Elan shares halve after drug link to rare disease

Click to follow
The Independent Online

The value of Elan, Ireland's biggest drug company, halved again yesterday after it said its withdrawn multiple sclerosis drug had been linked to a third case of a rare disease of the nervous system.

The value of Elan, Ireland's biggest drug company, halved again yesterday after it said its withdrawn multiple sclerosis drug had been linked to a third case of a rare disease of the nervous system.

Its shares slumped €3.01 to €2.41 in London, giving the group a valuation of £945m, as analysts said the news further reduced the chances of Tysabri being reintroduced to the market.

Elan's shares lost 69 per cent of their value in one day last month when the drug's potential side effects were first reported. It was withdrawn after just three months on the US market. It is not currently sold elsewhere in the world.

In two of the three confirmed cases of progressive multifocal leukoencephalopathy (PML) among Tysabri users the patient has died. The third case revealed yesterday caused the death in 2003 of a patient taking Tysabri as an experimental treatment for the bowel disorder Crohn's disease, and it crushes Elan's hope that PML may only be caused by the combination of Tysabri with other multiple sclerosis drugs.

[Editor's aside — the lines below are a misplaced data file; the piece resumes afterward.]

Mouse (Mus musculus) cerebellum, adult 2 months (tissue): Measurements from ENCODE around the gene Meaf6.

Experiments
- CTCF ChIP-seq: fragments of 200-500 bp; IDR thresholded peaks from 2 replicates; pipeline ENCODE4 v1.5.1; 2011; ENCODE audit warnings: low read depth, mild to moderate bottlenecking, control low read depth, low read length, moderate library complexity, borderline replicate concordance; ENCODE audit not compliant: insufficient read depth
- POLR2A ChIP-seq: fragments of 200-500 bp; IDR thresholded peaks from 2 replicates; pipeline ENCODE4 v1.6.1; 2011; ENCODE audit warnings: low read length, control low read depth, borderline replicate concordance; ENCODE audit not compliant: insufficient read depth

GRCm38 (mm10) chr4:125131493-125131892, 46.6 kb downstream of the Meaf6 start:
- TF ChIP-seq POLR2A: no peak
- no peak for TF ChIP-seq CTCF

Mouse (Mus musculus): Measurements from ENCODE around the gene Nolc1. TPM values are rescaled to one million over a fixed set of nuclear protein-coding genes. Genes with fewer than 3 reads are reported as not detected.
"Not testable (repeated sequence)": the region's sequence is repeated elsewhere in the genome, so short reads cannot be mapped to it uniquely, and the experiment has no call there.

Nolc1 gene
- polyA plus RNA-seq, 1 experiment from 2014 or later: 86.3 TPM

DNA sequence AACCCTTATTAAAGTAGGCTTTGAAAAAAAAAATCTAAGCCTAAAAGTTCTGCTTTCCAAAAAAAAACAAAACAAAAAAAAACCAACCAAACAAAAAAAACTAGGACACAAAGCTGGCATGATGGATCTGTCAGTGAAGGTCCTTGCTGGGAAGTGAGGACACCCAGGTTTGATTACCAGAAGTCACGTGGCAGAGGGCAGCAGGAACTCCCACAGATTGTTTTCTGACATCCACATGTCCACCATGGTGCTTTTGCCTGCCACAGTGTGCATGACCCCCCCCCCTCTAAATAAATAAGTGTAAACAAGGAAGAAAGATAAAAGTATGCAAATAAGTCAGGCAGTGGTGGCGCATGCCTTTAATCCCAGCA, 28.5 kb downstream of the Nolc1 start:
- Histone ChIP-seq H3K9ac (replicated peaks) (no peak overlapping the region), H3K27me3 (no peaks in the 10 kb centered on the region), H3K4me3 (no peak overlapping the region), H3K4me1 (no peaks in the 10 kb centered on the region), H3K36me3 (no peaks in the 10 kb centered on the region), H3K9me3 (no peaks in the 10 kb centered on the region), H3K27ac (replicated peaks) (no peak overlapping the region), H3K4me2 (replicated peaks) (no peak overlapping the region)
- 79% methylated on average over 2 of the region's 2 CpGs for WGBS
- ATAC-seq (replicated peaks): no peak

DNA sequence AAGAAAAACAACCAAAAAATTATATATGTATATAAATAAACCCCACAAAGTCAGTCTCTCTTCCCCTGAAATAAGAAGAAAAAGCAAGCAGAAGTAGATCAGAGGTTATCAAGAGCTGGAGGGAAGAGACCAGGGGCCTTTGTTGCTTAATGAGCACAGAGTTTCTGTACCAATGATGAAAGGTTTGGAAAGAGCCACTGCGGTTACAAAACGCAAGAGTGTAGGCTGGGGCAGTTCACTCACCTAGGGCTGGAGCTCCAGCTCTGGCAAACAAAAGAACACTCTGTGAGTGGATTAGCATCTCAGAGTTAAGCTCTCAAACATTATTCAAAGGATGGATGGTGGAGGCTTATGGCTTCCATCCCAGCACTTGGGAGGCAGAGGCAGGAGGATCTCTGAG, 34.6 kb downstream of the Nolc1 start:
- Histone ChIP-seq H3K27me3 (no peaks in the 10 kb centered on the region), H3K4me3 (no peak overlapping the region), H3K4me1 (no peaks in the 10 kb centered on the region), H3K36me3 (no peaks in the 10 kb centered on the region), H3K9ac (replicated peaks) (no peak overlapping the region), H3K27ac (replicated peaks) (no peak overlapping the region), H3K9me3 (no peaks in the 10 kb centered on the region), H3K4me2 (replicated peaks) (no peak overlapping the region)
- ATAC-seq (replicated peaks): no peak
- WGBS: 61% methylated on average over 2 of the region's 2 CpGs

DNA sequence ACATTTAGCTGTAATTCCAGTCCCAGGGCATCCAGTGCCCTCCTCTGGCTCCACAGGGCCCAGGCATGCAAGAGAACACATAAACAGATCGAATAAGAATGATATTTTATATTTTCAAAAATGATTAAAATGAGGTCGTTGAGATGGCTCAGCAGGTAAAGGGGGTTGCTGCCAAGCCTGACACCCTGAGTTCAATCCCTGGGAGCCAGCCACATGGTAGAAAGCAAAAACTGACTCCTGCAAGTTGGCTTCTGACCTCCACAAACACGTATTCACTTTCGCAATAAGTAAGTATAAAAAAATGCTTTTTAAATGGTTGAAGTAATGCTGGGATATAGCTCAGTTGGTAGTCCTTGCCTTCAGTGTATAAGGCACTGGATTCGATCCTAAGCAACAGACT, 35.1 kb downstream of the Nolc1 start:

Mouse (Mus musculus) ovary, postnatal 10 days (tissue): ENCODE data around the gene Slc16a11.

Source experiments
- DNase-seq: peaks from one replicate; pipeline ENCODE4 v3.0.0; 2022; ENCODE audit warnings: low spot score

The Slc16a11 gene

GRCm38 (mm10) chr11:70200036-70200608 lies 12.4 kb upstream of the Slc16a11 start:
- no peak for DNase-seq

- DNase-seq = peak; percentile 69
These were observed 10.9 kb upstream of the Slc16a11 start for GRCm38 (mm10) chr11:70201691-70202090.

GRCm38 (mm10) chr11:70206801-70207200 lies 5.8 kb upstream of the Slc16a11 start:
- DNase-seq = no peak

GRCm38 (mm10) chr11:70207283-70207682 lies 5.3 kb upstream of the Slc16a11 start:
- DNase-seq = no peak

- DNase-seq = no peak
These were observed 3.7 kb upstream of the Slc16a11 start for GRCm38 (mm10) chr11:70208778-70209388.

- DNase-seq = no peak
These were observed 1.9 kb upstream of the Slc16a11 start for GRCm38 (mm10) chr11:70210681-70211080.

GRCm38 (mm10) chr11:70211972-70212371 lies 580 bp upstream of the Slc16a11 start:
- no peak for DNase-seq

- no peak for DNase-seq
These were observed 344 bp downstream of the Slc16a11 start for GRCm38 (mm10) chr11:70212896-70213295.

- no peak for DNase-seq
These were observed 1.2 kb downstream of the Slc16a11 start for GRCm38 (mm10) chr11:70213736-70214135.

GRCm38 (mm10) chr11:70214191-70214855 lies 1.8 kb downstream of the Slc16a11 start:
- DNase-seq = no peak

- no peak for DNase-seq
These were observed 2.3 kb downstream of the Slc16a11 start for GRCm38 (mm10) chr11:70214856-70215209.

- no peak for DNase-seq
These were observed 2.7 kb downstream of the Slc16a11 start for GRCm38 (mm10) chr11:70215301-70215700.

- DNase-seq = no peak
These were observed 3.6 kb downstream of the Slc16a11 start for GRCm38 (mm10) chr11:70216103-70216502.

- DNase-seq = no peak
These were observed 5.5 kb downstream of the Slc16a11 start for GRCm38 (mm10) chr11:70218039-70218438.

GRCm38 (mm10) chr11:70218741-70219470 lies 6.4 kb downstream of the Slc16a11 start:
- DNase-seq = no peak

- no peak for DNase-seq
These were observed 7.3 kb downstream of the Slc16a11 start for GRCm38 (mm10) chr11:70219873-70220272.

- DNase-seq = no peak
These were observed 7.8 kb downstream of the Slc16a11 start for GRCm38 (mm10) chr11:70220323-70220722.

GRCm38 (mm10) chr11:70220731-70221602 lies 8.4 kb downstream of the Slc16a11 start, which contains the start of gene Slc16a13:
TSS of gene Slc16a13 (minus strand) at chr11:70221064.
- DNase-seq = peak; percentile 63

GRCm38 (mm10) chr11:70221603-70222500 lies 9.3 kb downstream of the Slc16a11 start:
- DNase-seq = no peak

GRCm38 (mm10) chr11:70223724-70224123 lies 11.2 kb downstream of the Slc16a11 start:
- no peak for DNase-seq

In a joint statement, Elan and its US partner Biogen Idec stressed the link between Tysabri and PML had not yet been proven and said they had not yet given up hope of resurrecting Tysabri.

Tysabri's US approval last November came earlier than usual because the drug appeared so effective in early trials. Its withdrawal turned it from one of the biotech industry's most exciting prospects - with forecasted sales of up to $3bn (£1.6m) a year - to potentially one of its most disappointing failures.

Although Elan came to the brink of bankruptcy in 2003, hopes for Tysabri meant it was still valued at more than €7bn before the drug was pulled.

Comments